Panel Discussion 3 — Science Outreach & Communication
Panellists: Shakila H, Madurai Kamraj University; Elisabeth Knust, MPI-CBG, Germany; Kollegala Sharma, CSIR-Central Food Technological Research Institute (CFTRI), Mysuru; Dinabandhu Sahoo, University of Delhi; Priyanka Pulla, Freelance Journalist
The panellists for this panel hailed from different reaches of the science communication field and began the discussion with a quick overview of their individual contributions towards carrying out science outreach or reporting on science for the general public. The panellists pointed out that incentivizing science outreach for researchers is important and it should not be viewed as a waste of the researcher’s time. One way to do this can be including outreach activities in a researcher’s work evaluations. It was also pointed out that one of the key communities that should be targeted to improve scientific temper in society are teachers, and through them, their students. Finally, the panellists urged the attending researchers to be willing to go out, engage with the community, and address their concerns in their language.
Panel Discussion 4: Breaking Barriers in Science
Moderator: Rashna Bhandari, Centre for DNA Fingerprinting and Diagnostics (CDFD), Hyderabad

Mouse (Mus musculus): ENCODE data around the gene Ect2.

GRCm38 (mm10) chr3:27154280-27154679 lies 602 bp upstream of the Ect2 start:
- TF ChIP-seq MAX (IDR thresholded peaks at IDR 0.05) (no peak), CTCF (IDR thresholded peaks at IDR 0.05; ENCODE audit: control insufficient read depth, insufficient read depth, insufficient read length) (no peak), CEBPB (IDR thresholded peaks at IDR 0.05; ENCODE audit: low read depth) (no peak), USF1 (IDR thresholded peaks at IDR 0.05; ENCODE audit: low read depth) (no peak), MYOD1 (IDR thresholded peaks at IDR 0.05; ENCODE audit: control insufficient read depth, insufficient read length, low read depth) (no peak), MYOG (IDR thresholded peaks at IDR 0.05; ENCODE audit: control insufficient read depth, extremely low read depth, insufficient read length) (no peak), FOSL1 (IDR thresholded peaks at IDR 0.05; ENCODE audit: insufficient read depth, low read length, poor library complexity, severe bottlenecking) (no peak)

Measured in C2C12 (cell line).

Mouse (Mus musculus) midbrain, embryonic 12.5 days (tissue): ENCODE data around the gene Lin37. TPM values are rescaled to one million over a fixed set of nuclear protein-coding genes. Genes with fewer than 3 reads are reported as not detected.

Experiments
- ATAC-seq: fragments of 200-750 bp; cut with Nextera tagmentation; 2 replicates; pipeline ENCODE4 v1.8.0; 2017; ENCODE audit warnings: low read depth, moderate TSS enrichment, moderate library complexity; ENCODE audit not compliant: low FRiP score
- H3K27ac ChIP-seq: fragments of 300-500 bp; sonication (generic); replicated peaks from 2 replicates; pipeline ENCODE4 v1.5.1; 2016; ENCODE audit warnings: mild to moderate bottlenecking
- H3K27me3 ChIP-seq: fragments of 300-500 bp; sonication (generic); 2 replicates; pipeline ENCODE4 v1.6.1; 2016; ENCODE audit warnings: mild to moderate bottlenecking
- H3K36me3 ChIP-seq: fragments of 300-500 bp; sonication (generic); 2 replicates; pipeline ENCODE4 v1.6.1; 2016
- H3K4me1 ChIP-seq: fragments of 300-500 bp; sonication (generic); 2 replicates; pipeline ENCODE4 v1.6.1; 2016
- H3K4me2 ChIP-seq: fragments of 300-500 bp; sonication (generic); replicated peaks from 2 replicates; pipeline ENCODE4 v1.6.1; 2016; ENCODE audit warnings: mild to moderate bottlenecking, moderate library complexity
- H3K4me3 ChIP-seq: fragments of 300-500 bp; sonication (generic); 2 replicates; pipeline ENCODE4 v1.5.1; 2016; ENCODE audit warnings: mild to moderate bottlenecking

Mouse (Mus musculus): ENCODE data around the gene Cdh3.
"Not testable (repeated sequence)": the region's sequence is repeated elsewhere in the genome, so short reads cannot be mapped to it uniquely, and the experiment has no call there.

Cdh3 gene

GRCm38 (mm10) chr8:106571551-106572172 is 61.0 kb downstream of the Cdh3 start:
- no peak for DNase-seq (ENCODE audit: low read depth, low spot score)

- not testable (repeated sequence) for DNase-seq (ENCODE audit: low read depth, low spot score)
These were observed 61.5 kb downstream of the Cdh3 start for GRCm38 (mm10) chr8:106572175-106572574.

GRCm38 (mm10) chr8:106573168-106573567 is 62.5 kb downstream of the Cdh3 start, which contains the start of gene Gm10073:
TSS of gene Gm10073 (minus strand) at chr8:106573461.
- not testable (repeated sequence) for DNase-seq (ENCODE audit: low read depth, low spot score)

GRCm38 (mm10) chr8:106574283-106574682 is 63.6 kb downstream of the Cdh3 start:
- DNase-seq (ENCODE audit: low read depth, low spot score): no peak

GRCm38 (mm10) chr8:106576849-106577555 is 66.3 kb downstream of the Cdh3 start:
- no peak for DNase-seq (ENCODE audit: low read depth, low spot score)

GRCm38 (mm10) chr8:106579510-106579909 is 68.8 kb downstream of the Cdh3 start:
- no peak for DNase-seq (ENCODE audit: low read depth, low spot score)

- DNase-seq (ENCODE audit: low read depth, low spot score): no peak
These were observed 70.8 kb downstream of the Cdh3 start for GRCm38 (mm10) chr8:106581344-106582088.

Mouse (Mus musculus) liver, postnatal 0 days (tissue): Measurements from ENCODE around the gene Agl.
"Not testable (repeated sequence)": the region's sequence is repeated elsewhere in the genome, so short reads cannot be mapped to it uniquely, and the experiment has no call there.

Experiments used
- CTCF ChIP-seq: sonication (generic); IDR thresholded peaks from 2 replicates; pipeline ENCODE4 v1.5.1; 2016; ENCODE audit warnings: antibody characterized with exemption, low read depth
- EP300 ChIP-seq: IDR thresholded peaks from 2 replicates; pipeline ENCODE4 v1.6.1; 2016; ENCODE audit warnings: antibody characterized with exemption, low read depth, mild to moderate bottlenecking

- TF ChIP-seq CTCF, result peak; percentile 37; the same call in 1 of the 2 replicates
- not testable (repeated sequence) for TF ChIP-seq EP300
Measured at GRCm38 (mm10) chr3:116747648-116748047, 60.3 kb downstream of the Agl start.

Panellists: Sudipta Maiti, Tata Institute of Fundamental Research (TIFR), Mumbai; AK Munirajan, University of Madras, Chennai; Anna Akhmanova, Utrecht University, Netherlands; Mónica Bettencourt-Dias, Instituto Gulbenkian de Ciência, Pirtugal; Usha Vijayraghavan, Indian Institute of Science (IISc), Bengaluru
The panellists discussed three types of barriers for individuals pursuing careers in science — socio-economic, language, and gender. Regarding socio-economic barriers, the panellists agreed that while affirmative action may sometimes be necessary, it is not a long-term solution and the actual impact of such schemes should be carefully assessed over a period of time. It was also discussed that there is a hierarchy between state universities, central universities, and premier research institutes when it comes to funding. Funding agencies can step in to minimize this gap, while institutes with more funding can open up their labs and share their resources. To address language barriers, the panellists suggested a more uniform syllabus across the country to reduce the gap in quality between English and vernacular medium education. However, they also cautioned against losing out on diversity in this process. Coming to gender barriers, the panellists agreed that this is a global issue – particularly with respect to the leaky pipeline. It was suggested that PIs and institutes should offer full support to those who need time off for maternity/paternity or childcare.